At AIAG’s Virtual 2020 CR Summit April 28–29, sustainable packaging expert Martina Prox will provide future-forward ideas on how zero-waste methodologies can align waste elimination with circular economy principles.
Images of consumer packaging as pollution, marine littering, or nano-plastic in our food chains have created public awareness of the impact packaging is having on our environment. Greater awareness has also led to regulatory action limiting the export of wastes that aren’t clearly marked for recycling or appear to be on track for disposal with an unclear destination.
“Automotive companies want and need to reduce their impact on the environment,” says Martina Prox, who manages sustainability strategy for ifu Hamburg GmbH, a Member of iPoint Group. “When assessing the environmental impacts of a whole vehicle over its lifecycle, the influence caused by B2B packaging is hardly visible. But from a corporate sustainability and environmental management perspective, all areas and responsibilities of an operation need to contribute to the achievement of reduction targets.”
Prox says this should start on the site level with questions like: When is it better to send a certain type of packaging waste to landfill versus incineration? Should we be rethinking packaging systems from a design and business model perspective completely?
Another reason packaging is a focus for automotive companies relates to cost. “Packaging is always a cost factor and finding ways to reduce impact often goes hand-in-hand with a cost reduction,” Prox points out. “Considering a production system across different suppliers, single-use packaging can be seen as waste from the production system as a whole.”
Prox will speak on “Designing Packaging for Sustainability and Circularity” during AIAG’s 2020 Virtual CR Summit, April 28–29. Prox is a German delegate in the development of international standards for the ISO 14000 series. A new ISO Technical Committee on Circular Economy started in early 2019, and Prox was elected chair of the German mirror committee, working with an international team to prepare standards that provide guidance on measuring the circularity and the sustainability of products, components, and materials.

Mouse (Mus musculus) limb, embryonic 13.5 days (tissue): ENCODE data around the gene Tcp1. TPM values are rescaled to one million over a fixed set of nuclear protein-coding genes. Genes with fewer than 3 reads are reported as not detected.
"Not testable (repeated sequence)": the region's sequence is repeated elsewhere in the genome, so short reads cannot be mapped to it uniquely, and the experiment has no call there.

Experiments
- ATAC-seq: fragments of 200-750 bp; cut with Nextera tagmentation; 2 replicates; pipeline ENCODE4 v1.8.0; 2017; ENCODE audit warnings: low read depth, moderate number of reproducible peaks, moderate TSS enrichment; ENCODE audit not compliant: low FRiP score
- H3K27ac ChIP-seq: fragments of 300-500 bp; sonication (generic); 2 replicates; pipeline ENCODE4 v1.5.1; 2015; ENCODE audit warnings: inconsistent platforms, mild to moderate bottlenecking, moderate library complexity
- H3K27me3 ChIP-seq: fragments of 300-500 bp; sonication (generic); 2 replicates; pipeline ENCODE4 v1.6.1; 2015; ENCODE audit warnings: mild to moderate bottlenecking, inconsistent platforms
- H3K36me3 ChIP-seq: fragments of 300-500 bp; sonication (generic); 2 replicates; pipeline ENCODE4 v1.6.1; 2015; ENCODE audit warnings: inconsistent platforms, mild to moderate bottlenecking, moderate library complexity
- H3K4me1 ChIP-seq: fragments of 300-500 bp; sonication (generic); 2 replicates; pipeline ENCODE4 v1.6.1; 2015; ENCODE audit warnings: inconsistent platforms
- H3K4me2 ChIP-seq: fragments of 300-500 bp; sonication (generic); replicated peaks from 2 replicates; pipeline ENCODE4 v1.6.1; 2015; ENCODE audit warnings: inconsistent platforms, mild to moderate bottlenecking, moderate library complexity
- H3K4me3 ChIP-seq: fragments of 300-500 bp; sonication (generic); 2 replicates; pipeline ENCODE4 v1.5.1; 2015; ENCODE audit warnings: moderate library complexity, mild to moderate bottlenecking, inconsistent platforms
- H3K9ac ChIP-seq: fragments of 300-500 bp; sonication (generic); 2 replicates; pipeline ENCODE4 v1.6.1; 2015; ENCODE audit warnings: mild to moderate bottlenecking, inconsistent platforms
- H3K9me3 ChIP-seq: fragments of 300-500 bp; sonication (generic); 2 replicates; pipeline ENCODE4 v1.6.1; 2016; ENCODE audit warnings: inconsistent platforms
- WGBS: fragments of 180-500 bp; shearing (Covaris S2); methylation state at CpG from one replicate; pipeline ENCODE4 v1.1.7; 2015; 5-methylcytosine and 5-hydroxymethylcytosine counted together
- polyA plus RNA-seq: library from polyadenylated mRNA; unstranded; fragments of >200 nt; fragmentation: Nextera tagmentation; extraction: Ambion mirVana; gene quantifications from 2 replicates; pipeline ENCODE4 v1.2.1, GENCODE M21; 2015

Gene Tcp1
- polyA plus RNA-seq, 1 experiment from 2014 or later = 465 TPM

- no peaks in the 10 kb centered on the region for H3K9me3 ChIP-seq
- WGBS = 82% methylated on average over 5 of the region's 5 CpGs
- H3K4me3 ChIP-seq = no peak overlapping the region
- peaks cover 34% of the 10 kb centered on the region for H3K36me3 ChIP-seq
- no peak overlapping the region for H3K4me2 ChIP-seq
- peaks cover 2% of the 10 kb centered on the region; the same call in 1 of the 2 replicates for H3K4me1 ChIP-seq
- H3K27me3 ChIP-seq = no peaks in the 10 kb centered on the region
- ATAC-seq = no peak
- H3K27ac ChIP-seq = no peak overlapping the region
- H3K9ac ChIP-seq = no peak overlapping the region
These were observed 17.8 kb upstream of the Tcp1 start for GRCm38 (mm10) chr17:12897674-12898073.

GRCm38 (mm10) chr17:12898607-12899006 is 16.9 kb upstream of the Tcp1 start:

Her presentation details the opportunities and roadblocks associated with the implementation of sustainable packaging initiatives in the auto industry. During the presentation, she will discuss automotive production packaging requirements and the supply chain factors that could make waste reduction/elimination possible. The outlook will focus on utilizing zero-waste methodology to drive waste reduction/elimination aligned with circular economy principles.
Environmental impact assessments have been conducted on packaging since the 1970s, she says. Studies of what is better — single-use packaging or returnable, multi-use packaging —have been commissioned by governmental agencies and industry associations to get a clear picture of environmental impacts from packaging systems. Impact comes from transport distances, number of reuses, and the region-specific recycling infrastructure.
“Important learnings and experiences show that we should always take a systems perspective,” says Prox. “Especially with the recently growing focus on circularity, there is a risk to focusing on the material only and neglecting the potential trade-offs in the whole system, including the function the packaging is intended to fulfill.”
With the greater attention globally on recycling/reuse from governments, consumers, NGOs, and OEMs/suppliers, Prox says everyone wants to reduce landfills and save on their bottom lines. “The EU government has mandated recycling and reuse and even assigned quotas to manage wastes,” she says. “The EU Circular Economy Action Plan was published in March. In the European Circular Plastic Alliance, one working group is also dealing with circular packaging. OEMs and suppliers want to effectively and efficiently recycle and reuse packaging materials to save money.”
“In many regions around the globe, landfill space is limited or landfills are already closed,” she continues. “Incineration contributes to climate change, so regulations and higher costs for disposal can be expected. To prepare for these developments, packaging designers need to rethink packaging systems to increase circularity, including multi-use systems and use of recycled material for packaging that remains recyclable.”
Prox is eager to share the opportunities with CR Summit participants. “The goal is to become more circular, create less waste, or find the waste treatment or disposal scenario with the lowest environmental burden,” she says. “Packaging innovation can happen much faster than designing new parts for a vehicle.”
ifu Hamburg GmbH - member of iPoint Group